UK  Germany 
Home  Books  Science  Mathematics  Pure Mathematics  Logic  Help 
120 of 200 1 2 3 4 5 6 7 8 9 10 Next 20 
click price to see details click image to enlarge click link to go to the store
1. Introduction to Automata Theory, Languages, and Computation (2nd Edition) by John E. Hopcroft, Rajeev Motwani, Jeffrey D. Ullman  
list price: $108.20
our price: $108.20 (price subject to change: see help) Asin: 0201441241 Catlog: Book (20001114) Publisher: Addison Wesley Sales Rank: 22942 Average Customer Review: US  Canada  United Kingdom  Germany  France  Japan  
Reviews (29)
Very useful book for GRE CS Subject preparation (part III)
A very good book for theory of computing
first edition is a classic, the second one unremarkable Sadly, the second edition misses a great deal of the first edition. Many chapters were removed. Important lemmas and theorems are missing. I would gladly exchange my second edition for the first one, if it wasn't out of print. J.
Excellent introductory text, but has several weaknesses The topics of complexity classes and NPCompleteness, as well as the chapter on Turing Machines are rather succint and do not cover the full depth. Papadimitriou's "Computational Complexity" does a better job in this respect, even though it is not at all flawless. Some might say that there is a reason why this book is introductory, but I argue that instead of doing a poor job, the authors should have maybe just made another book dealing with the abovementioned topics. PS: My professor told me that the first edition was much better  maybe you could find it somewhere in the library, if interested.
Could be better 
2. Introduction to the Theory of Computation by Michael Sipser  
list price: $103.95
our price: $103.95 (price subject to change: see help) Asin: 053494728X Catlog: Book (19961213) Publisher: Course Technology Sales Rank: 36260 Average Customer Review: US  Canada  United Kingdom  Germany  France  Japan  
Amazon.com Reviews (35)
Life saver The main thing that made this book stand out above the rest is that it's written in language that is easily understood, while other text books burden you down with a multitude of symbols and equations. The proof ideas are very helpfull in understanding concepts Thank you Mr. Sipser!
BEST Computer Theory book My advice is read this book if you an undergrad student, even though instructor might be using a different book. If you are a grad student this books makes an excellent reference for refreshing your knowledge of Computer Theory. Computer Theory is not my area of interest, but this book makes it very interesting and fun area; which is quiet unusual for Computer Theory books. I am a grad student taking advanced "Computer Theory" class. I have bought couple books including this one, and checked out from library another 6. This book in an introductory book and it has excellent coverage of the basics, and it has some brief but very good coverage of advanced topics as well. I read this book every time to refresh my knowledge before I go on to more in depth topics. The only thing that I wish, is that the undergrad course that I have taken a number years ago was using this book; and/or I read this book when I was an undergrad.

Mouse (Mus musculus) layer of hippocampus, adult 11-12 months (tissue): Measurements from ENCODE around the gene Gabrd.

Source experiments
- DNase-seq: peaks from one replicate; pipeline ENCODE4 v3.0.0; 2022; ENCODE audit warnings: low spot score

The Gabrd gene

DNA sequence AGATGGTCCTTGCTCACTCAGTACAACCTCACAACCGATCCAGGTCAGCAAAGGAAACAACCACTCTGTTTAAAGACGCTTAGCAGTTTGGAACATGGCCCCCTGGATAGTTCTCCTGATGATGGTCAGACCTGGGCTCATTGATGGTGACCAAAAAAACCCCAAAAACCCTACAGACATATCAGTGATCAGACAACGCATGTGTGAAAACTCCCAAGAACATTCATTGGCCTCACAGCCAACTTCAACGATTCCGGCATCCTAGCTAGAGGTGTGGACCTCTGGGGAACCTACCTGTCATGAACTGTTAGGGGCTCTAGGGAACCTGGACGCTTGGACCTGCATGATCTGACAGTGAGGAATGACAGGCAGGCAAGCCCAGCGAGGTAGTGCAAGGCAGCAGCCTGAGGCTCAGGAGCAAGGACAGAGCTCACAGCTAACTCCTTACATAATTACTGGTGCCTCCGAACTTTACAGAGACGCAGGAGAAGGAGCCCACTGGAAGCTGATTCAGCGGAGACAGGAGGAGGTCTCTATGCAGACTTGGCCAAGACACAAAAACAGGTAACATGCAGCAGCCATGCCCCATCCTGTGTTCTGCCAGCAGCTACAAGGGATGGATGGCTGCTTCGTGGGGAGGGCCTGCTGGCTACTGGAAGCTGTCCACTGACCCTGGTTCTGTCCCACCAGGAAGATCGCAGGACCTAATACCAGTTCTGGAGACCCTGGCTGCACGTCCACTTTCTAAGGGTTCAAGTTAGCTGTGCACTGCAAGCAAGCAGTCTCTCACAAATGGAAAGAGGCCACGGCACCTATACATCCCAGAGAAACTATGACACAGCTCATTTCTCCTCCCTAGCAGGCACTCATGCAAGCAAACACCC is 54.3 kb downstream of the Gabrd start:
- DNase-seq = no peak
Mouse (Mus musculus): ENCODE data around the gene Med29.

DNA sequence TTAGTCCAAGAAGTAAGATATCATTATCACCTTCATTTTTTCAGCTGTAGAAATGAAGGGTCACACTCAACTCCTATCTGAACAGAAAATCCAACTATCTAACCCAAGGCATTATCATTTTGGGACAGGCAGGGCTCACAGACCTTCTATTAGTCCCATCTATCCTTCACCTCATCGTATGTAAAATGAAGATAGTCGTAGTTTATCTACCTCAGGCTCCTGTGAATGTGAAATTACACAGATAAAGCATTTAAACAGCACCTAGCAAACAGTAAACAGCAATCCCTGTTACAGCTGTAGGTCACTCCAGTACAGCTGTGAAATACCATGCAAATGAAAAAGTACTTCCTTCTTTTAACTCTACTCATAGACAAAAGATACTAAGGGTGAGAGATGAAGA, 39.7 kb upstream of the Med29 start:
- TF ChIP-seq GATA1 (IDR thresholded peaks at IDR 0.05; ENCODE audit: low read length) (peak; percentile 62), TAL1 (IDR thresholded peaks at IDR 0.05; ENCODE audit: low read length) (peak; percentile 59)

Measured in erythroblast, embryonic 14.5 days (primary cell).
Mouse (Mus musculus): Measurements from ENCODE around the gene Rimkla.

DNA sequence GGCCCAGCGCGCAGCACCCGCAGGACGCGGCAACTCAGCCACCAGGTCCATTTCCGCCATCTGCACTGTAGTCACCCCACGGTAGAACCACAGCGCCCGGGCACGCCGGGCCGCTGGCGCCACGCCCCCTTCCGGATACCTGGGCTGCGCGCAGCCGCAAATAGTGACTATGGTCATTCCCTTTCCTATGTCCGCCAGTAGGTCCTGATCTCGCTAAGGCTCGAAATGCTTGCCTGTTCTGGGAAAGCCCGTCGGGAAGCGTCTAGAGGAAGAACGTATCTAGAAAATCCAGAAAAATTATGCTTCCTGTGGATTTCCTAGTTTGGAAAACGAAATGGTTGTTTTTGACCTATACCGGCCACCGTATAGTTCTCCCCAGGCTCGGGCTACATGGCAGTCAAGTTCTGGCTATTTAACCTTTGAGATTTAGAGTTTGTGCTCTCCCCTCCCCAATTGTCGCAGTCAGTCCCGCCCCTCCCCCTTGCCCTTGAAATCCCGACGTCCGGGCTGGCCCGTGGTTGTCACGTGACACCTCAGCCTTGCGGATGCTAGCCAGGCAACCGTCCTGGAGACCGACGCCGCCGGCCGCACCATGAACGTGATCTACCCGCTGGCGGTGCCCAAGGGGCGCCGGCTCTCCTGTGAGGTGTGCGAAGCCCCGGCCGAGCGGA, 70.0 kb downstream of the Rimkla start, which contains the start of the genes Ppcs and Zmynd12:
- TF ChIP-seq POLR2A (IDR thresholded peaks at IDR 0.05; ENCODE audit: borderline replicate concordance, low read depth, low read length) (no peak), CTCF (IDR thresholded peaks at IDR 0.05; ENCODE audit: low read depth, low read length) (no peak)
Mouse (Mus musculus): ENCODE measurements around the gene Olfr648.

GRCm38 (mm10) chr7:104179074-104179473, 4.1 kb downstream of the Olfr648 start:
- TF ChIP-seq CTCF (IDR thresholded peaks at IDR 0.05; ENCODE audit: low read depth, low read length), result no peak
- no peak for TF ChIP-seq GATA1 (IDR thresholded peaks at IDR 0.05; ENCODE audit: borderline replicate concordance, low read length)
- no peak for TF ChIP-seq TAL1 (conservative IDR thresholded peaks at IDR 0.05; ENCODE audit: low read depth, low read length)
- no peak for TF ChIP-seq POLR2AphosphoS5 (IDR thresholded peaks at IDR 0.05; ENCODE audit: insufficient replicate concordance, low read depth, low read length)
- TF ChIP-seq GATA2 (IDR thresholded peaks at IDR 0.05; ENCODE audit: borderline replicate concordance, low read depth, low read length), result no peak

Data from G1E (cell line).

Probably the best computation theory text for students
A Near Perfect Computer Theory Textbook
An EXCELLENT Automata/Theory of Computation book One of the greatest things about this book is its focus on developing an intuitive understanding of the concepts and proofs. Other books do a better job of formal proofs but this book is light years ahead of any other in terms of helping you develop an intuitive understanding of why a given proof or construction is correct. It's a lot better than the memorize/regurgitate model necessitated by the emphasis on minutiae of other books. Lastly, this book provides great tips on how to approach problem solving (especially proofs). ... Read more 
3. How to Prove It : A Structured Approach by Daniel J. Velleman  
list price: $28.99
our price: $28.99 (price subject to change: see help) Asin: 0521446635 Catlog: Book (19941125) Publisher: Cambridge University Press Sales Rank: 193781 Average Customer Review: US  Canada  United Kingdom  Germany  France  Japan  
Book Description Reviews (16)
A good start on writing proofs, but falls short!
An excellent book
Starts off good, and then goes off on a tangent.
Breakthrough and Original ...... Velleman uses structured style as a technique. Two columns are prepared. The left column is Givens and right Goal. By restructuring Givens and Goal using relationships and definitions, some parts of Goal statement is moved to Givens, like peeling skins of onion. This process iterates until one finds the proving obvious. The whole process is a "scratch work" and a reader is able to see how the author structures the proof step by step, both from Goal and Givens viewpoints. In past, there was only a Macintosh proofing program, but now Java version called Proof Designer is out. So Windows and Linux users alike can now enjoy this little program in conjunction with the book. Two disappointments with Proof Designer are that the output is only in the form of a traditional proof style which does not expose "the scratch work" and that the program does not use the two column style used in the book. There are additional materials such as supplementary exercises, documentation, and a list of proof strategies (which is also available at the end of the book as a good reminder and reference), all available from author's site for free. [search in google like this: velleman "how to prove it" inurl:amherst] After completion of this book, don't throw it away! Advance to Rudin's Principles of Mathematical Analysis and keep Velleman aside. Now one can work on complete proof of materials in Rudin with rigor and study how he constructs logical structures step by step in your own "structured" words!